• PHC-24-2015: Piloting personalised medicine in health and care systems. Personalised medicine has the potential to respond to, amongst others, the increasing burden of chronic disease and the complexity of co-morbidities and in doing so contribute to the sustainability of health and care systems. If this potential is to be realised at a larger scale it must first be demonstrated in terms of sustainable benefits, and as a new model of care organisation. Demonstration is however complicated by the diversity of European Union health systems.
  • PHC-11-2015: Development of new diagnostic tools and technologies: in vivo medical imaging technologies. The development of new diagnostics (more sensitive, robust and selective) for improved clinical practice demands the translation of multidisciplinary scientific and technological knowledge from diverse fields into clinical applications. Innovation in this area relies on the development, translation and uptake of existing, new or evolving, and often complex technologies. Improved clinical decisions based on new and improved diagnostic tools and techniques should lead to better health outcomes while contributing to the sustainability of the health care system.
  • PHC-18-2015: Establishing effectiveness of health care interventions in the paediatric population. Knowledge about the overall benefit of healthcare interventions in the paediatric population is currently limited and may result in inappropriate interventions with acute or potentially lifelong impact on health and well-being. Increasing knowledge in the areas of intervention effectiveness and clinical research has the potential to achieve system-wide improvements in health care quality and health outcomes. Effectiveness research in children and adolescents is required which is targeted, designed, conducted, and reported in ways that include clinically important differences in the type and course of disease in children.
  • PHC-33-2015: New approaches to improve predictive human safety testing. Current approaches assessing the safety of chemical substances in humans are expensive and time consuming, and may be of limited relevance as a predictor of adverse effects. Better approaches are needed both to improve the efficiency of predictive toxicological testing to address key areas of concern for human health and to meet regulatory requirements. Safety testing is of worldwide concern and therefore international cooperation may be an important element in addressing the challenge.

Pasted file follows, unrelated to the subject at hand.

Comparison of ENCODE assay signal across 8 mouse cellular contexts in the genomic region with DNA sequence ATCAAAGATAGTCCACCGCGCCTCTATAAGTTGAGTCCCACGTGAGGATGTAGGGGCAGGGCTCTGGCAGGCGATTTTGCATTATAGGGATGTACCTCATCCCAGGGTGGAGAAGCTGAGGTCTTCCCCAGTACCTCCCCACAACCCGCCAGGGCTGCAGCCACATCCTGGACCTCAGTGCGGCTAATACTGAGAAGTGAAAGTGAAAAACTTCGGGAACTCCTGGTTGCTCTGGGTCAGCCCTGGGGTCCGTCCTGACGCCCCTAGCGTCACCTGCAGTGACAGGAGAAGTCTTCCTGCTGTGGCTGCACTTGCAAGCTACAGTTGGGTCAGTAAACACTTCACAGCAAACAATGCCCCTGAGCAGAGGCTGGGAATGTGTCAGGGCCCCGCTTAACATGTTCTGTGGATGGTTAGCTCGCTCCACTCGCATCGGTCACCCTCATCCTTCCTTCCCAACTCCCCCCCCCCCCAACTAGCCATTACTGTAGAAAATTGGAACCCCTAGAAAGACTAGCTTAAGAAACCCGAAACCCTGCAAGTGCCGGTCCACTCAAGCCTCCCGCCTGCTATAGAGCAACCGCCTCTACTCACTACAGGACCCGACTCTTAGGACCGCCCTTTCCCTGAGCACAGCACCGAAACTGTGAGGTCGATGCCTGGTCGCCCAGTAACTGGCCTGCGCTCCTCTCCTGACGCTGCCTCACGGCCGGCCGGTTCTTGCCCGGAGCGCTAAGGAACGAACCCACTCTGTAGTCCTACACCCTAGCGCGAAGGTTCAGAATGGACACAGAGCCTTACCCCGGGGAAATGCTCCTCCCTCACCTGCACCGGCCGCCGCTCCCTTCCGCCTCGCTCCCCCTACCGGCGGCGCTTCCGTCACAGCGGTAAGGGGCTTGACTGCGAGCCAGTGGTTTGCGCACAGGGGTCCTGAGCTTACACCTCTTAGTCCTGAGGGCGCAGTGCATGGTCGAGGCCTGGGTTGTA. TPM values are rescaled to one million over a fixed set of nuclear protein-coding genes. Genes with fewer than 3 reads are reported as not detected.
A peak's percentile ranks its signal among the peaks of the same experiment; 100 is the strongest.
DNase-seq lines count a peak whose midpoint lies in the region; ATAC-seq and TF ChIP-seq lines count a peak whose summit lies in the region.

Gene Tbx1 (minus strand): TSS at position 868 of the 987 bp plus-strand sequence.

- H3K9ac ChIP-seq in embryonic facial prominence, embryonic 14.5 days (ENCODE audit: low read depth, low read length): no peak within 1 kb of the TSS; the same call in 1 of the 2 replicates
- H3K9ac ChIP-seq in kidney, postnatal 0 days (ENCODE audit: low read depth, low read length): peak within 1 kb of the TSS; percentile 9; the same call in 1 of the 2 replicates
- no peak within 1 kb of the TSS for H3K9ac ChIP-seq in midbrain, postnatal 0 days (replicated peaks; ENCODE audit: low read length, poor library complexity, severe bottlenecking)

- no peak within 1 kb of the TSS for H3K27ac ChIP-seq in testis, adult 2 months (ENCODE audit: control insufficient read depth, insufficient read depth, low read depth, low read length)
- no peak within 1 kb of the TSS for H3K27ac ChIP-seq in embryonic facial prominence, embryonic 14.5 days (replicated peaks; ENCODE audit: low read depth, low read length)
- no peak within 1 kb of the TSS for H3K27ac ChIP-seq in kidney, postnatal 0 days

• PHC-02-2015: Understanding disease: systems medicine. The development of new, evidence-based treatments relies on an improved understanding of the often very complex pathophysiology of diseases. Systems (bio) medicine approaches have the potential to tackle this complexity through the integration of a variety of biological and medical research data and computational modelling. A European collaborative approach is required to assemble the necessary multidisciplinary expertise (e.g. biology, medicine, mathematics, computational technologies) for implementing systems (bio) medicine approaches.
  • PHC-03-2015: Understanding common mechanisms of diseases and their relevance in co-morbidities. The development of new treatments is greatly facilitated by an improved understanding of the pathophysiology of diseases. There is therefore a need to address the current knowledge gaps in disease aetiology in order to support innovation in the development of evidence-based treatments. In this context, a better understanding of the mechanisms that are common to several diseases, in particular of those leading to co-morbidities, constitutes an important challenge.

European community funding

The Community provisional funding available for the call for proposals is:

  • 306,00 Million EUR (Global Budget)

All the important deadlines

  • 14 October 2014 - 5 years ago (Deadline for the presentation of proposals)

Further information about the call

Official webpage of the call

Useful documents

  • Personalising health and care (Legal base)

Organisations eligible to participate

Opened to the following bodies or institutes with legal status established in the covered areas:

  • Any legal organisation

Covered areas

Bodies or institutes must have their registered legal seat in one of the countries taking part in the Programme which are:

  • European Union (EU)

Directorate-Generale responsible

Directorate-General for Research